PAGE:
Ars Lyrica Houston has always embraced this inquisitive attitude, in programming that offers a broad mix of dramatic and chamber music from the "Golden Age" of the 17th and 18th centuries, when all music aspired toward the lyric ideal. That trajectory continues during 2018/19 with Out of the Box, a season of six subscription programs celebrates ambition and innovation.
For the best seats and prices, subscribe now and take advantage of early discounts on either a four or six concert subscription.
Ars Lyrica invites patrons aged 21–50 to a deeper connection with the lively Houston arts scene. Members of Ars Lyrica's Young Professionals Society enjoy these benefits:
* Discount (per subscription) is offered for New Year's Eve Dinner, Concert, and Gala tickets purchased separately or as a package
Re-Gifting with Royalty
September 21 - 7:30pm
Leading composers of the Baroque era often repurposed their own works, especially when a royal patron needed a special gift. Bach and Couperin were expert re-gifters: Bach’s “Six Concertos for Diverse Instruments” (as he titled them) were assembled, not composed afresh, for the Margrave of Brandenburg, while Couperin collected his chamber music at regular intervals for the royal seal of approval from Louis XIV. The fifth and sixth “Brandenburg” concertos turned the genre on its head, with an unprecedented harpsichord cadenza (in No. 5) and a violin-free texture of lower strings only (in No. 6). Soloists for this program include violinist Elizabeth Blumenstock, flautist Colin St-Martin, harpsichordist and artistic director Matthew Dirst, and soprano Lauren Snouffer.
November 16 - 7:30pm
November 18 - 2:30pm
An instant sensation at its premiere in Venice in 1709, Agrippina established the young Handel’s reputation as a theatrical genius. Its tuneful score, abundant humor, and classic Roman intrigue make for a delightful evening at the opera.
The cast for Ars Lyrica’s production of this early masterpiece includes: Sofia Selowsky, Agrippina; John Holiday, Nero; Aryeh Nussbaum Cohen, Ottone; Camille Ortiz-Lafont, Poppea; Timothy Jones, Claudio; Tara Faircloth, stage director
December 31 - 9:00pm
Our New Year’s Eve spotlight shines on violinist Adam LaMotte and Ars Lyrica core instrumentalists, as we ring in 2019 with three dazzling concertos. The first and third “Brandenburg” concertos are brilliant ensemble works for strings and winds. Baroque Razzle-Dazzle pairs these works with an equally extravagant violin concerto by Bach’s close contemporary Giuseppe Antonio Brescianello, who served the Württemberg court in Stuttgart.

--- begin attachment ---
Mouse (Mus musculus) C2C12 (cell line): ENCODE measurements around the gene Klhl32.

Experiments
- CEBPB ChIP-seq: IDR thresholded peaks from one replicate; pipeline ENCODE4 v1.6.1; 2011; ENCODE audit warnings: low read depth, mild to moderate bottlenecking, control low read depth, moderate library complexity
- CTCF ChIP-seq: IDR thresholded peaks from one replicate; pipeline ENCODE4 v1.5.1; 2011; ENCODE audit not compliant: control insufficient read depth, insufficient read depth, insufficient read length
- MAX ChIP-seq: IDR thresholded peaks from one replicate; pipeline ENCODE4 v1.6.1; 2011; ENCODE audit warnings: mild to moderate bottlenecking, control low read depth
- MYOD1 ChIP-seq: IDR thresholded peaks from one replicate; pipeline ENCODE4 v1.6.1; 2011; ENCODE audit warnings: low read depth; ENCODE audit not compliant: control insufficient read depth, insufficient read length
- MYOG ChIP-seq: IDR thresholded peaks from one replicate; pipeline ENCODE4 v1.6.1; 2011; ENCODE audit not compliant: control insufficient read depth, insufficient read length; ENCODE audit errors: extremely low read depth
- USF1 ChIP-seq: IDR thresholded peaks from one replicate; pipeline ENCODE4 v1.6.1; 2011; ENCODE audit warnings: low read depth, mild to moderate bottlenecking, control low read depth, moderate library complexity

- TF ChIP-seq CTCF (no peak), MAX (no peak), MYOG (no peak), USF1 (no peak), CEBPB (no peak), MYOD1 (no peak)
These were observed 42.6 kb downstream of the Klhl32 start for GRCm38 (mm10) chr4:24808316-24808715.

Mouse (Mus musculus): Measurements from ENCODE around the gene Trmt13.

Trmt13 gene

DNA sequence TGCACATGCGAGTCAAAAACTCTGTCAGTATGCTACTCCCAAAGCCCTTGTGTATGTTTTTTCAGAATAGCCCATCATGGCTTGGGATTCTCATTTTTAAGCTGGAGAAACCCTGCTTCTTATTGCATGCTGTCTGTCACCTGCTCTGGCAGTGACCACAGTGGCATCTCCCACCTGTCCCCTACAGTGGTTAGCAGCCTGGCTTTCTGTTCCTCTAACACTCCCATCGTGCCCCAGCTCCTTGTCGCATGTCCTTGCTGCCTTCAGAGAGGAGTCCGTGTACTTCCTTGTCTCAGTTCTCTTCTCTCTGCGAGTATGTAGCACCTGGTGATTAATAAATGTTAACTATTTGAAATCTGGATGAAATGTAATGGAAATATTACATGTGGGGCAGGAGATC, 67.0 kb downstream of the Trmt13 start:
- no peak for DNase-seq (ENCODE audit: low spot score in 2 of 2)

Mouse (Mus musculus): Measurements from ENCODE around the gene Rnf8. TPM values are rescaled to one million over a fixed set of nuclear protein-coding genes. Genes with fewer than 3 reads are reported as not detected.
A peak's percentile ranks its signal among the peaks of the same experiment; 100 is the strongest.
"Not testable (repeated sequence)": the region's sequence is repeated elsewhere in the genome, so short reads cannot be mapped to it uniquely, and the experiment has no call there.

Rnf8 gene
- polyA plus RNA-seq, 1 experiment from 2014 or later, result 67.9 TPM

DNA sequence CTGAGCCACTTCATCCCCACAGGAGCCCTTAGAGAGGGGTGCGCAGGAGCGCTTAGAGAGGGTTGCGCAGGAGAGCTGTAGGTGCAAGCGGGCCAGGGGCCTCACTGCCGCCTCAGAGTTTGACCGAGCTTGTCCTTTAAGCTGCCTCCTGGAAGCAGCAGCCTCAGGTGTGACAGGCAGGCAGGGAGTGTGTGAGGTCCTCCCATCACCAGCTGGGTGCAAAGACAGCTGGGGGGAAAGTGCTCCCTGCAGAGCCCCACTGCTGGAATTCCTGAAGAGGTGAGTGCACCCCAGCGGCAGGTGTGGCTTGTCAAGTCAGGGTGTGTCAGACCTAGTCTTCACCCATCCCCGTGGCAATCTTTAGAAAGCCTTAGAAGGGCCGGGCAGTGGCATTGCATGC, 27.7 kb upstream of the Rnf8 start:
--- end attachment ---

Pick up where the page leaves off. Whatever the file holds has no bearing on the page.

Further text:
February 15 - 7:30pm
Need a novel gift for your Valentine? Ars Lyrica offers an out-of-the-box treat: Claudio Monteverdi’s spirited Scherzi musicali (“musical jokes”).
These game-changing publications from 1607 and 1632 gave life to one of the most famous debates in music history: Monteverdi’s experimental style of vocal writing favored the words, whose careful expression justified the occasional compositional impropriety.
Love in all its delicious colors is on the menu, as served up by soprano Dominique McCormick, mezzo-soprano Cecilia Duarte and baritone Brian Schircliff.
San Giovanni Battista
March 30 - 7:30pm
This 1675 oratorio tells the story of the death of John the Baptist with great flair and vivid drama. The prodigiously gifted Italian composer Alessandro Stradella took no prisoners in life or in art: his vocal lines, by turns acrobatic and deeply expressive, resemble his brief but spectacular career. Our cast for this performance, the Houston premiere of San Giovanni Battista, includes counter-tenor Jay Carter in the title role (John the Baptist), soprano Sherezade Panthaki as Herodiade (Salome), and bass-baritone Sam Handley as Herod.
From Brandenburg to Esterházy
May 19 - 6:00pm
Ars Lyrica Houston's 2018/19 season finale travels from Brandenburg to Esterházy, with Bach’s two remaining concertos and a concerto by Franz Joseph Haydn.
The second “Brandenburg” concerto offers the set’s oddest combination of soloists—recorder, oboe, violin, and trumpet—while the fourth is a stealth concerto, ostensibly for violin and two recorders, though the violinist leaves everyone in the dust.
Baroque violinist Ingrid Matthews joins harpsichordist and artistic director Matthew Dirst at center stage, along with Paul Leenhouts (recorder), Kathryn Montoya (Baroque oboe), and Nathaniel Mayfield (natural trumpet).